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The best introduction to logic that I have seen is Kenneth Kunen's recent book, "The Foundations of Mathematics" (ISBN: 978-1-904987-14-7), published in 2009. The book provides a brief introduction to axiomatic set theory, model theory, and computability theory; and it culminates with a proof of Godel's incompleteness theorems and Tarski's theorem on the non-definability of truth. There are also a couple brief discussions of the philosophy of mathematics; these are given from the perspective of the working mathematician, and they are used to motivate the material. And they are very helpful. In fact, the most salient thing about this book is that it is exceptionally clear, well-written, and easy to learn from. (Kunen also wrote "Set Theory: An Introduction To Independence Proofs" which is also exceptionally clear, well-written, and easy to learn from). The book's only prerequisite is the mathematical maturity that an Introduction to Analysis course would provide, and it is available (new) on for less than $25.

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I'm fond of Cori and Lascar's "Mathematical logic" -- it comes in two volumes ; the first covers propositional calculus, boolean algebras, predicate calculus and completeness theorems, while the second dives into recursion theory, Gödel's theorems, set theory and model theory. It's well explained, with detailed proofs and nice exercises.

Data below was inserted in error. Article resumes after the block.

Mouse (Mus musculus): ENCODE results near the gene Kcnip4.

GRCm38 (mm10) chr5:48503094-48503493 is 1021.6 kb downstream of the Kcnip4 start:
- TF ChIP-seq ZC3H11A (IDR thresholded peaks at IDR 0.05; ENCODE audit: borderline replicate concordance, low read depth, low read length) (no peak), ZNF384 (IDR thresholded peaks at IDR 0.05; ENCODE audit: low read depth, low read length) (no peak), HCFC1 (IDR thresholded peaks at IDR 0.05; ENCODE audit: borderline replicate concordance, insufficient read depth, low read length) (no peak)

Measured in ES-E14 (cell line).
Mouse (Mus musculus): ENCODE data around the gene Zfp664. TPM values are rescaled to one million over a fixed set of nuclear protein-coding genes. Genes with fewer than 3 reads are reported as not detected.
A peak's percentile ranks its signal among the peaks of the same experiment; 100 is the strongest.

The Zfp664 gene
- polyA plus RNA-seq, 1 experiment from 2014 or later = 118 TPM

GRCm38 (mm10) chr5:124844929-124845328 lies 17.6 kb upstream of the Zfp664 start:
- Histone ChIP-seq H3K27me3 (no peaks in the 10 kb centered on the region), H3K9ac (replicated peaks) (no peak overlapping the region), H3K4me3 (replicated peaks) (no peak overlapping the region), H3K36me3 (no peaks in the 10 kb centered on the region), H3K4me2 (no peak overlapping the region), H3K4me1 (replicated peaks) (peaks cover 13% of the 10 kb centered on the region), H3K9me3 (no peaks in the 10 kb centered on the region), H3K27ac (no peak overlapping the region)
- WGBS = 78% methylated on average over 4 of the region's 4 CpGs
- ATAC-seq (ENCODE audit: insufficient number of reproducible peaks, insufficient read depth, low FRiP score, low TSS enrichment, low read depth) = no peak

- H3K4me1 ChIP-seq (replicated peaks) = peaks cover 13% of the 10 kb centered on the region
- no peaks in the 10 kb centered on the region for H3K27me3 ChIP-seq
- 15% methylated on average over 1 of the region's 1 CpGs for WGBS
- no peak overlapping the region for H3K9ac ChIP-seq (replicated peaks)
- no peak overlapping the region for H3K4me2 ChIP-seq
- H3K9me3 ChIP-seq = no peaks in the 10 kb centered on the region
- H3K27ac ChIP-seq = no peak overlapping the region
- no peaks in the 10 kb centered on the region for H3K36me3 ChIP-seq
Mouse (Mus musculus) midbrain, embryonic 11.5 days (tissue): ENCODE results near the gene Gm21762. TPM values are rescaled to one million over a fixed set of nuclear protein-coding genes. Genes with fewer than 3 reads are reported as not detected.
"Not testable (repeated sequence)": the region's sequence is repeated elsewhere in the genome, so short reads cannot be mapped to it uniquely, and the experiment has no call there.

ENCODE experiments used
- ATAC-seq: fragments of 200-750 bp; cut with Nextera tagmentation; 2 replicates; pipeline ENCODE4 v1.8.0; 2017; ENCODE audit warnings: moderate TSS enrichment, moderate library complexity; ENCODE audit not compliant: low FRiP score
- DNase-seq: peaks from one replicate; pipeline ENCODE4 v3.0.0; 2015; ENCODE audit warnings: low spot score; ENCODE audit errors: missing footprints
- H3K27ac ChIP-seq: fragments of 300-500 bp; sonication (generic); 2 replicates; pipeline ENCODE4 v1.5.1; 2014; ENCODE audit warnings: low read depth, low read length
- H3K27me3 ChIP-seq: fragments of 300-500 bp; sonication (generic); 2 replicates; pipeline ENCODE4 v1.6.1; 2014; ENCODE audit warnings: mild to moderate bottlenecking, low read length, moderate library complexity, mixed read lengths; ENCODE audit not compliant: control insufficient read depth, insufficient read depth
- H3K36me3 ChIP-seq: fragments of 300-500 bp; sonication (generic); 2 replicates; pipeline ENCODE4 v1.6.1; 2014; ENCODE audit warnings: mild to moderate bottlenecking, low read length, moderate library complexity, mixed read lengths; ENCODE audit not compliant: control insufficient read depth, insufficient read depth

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Very nice suggestion! – Pasten Sep 16 '12 at 23:58

I really like "Introduction to Mathematical Logic" by Mendelson. It covers the topics with appropriate rigor and thoroughness. It covers up through (in)completeness and has two extra chapters on set theory and computability. Plenty of exercises (with partial solutions) too.

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Thanks! You mean the classic text by Mendelson? I have the Russian translation, I think. Amazon says that the 5th edition (2009) is available and is in stock. – Mark Sapir Nov 2 '10 at 22:14
That's the one. It even has a fancy new cover now. – Joe Johnson Nov 2 '10 at 22:28
I checked: yet I do have the Russian translation (1971). That means I probably used this book as a textbook when I took my first Logic course (1974). – Mark Sapir Nov 2 '10 at 22:31
I've self studied by "Introduction to Mathematical Logic" by Mendelson (russian translation) in 1985 and liked it, mostly because this was the only game in town. Today I would enjoy LPL by Barwise & Etchhemendy more for 2 reasons: it is less dry, and it has supporting software. – Tegiri Nenashi Jun 14 '11 at 21:34
I really wouldn't recommend Mendelson. Great when it first came out in the sixties, but most students will find it quite unnecessarily hard going (it's logical systems are not nice ones to use, and the book goes for excess rigour at the expense of attractive explanations of why the subject unfolds as it does). – Peter Smith Sep 16 '12 at 13:17